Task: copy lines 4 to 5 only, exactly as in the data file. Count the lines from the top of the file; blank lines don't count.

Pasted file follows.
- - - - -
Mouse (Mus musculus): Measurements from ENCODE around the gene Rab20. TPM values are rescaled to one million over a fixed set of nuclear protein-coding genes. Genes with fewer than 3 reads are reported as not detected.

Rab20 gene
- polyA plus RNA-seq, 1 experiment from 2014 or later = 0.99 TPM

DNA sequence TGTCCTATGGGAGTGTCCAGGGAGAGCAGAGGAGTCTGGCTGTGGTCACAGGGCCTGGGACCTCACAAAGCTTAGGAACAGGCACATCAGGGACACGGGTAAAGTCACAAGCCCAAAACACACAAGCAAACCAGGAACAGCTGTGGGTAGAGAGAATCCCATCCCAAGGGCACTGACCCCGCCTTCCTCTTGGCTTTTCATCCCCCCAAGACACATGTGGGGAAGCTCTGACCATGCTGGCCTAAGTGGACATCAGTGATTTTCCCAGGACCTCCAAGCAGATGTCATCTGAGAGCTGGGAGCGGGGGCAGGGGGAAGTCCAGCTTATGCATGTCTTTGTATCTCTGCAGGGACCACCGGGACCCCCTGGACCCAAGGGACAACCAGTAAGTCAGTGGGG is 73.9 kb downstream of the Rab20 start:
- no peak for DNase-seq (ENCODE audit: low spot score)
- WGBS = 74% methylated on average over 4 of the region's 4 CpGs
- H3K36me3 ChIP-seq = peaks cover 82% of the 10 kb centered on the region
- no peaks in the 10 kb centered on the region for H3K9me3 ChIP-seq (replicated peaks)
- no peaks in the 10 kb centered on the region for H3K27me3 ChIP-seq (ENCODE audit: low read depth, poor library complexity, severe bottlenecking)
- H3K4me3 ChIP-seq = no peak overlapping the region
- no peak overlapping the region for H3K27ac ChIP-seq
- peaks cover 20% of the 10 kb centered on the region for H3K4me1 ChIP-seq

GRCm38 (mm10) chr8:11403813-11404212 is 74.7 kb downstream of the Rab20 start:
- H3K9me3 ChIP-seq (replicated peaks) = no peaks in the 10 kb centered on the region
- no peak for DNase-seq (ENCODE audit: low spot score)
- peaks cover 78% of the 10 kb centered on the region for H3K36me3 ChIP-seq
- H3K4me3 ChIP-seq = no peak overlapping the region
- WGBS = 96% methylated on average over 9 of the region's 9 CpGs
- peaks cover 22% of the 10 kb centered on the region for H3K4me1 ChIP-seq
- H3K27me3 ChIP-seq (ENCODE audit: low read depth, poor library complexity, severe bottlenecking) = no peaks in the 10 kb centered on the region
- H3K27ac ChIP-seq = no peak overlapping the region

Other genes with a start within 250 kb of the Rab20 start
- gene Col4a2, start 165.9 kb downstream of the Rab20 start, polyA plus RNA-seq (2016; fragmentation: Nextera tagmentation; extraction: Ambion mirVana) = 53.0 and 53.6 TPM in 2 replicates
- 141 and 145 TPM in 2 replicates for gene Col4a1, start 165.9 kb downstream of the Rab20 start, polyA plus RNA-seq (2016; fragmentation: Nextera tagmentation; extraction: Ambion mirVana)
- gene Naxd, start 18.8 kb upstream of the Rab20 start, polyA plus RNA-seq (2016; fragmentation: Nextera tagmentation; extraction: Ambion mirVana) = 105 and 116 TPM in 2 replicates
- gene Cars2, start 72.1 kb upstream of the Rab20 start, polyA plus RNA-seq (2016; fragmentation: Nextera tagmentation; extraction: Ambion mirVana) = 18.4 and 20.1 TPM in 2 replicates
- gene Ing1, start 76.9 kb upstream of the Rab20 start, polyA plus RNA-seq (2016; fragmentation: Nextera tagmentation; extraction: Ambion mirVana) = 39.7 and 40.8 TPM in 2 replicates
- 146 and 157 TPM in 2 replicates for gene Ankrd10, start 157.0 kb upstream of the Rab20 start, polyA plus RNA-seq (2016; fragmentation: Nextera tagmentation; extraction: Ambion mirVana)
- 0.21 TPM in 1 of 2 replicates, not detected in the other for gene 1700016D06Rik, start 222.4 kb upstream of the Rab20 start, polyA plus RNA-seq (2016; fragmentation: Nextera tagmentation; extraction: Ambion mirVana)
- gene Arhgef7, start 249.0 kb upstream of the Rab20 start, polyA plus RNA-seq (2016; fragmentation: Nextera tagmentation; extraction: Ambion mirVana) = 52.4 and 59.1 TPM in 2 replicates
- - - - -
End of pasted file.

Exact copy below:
DNA sequence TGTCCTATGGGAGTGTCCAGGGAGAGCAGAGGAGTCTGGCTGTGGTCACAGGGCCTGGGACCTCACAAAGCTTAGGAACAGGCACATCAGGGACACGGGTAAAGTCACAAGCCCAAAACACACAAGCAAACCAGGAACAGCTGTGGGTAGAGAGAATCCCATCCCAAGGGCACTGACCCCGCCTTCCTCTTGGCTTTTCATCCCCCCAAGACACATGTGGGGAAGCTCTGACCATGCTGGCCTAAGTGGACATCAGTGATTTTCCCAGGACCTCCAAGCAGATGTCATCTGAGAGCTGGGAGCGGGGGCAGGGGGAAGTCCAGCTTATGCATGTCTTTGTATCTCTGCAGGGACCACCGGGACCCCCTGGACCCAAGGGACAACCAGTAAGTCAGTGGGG is 73.9 kb downstream of the Rab20 start:
- no peak for DNase-seq (ENCODE audit: low spot score)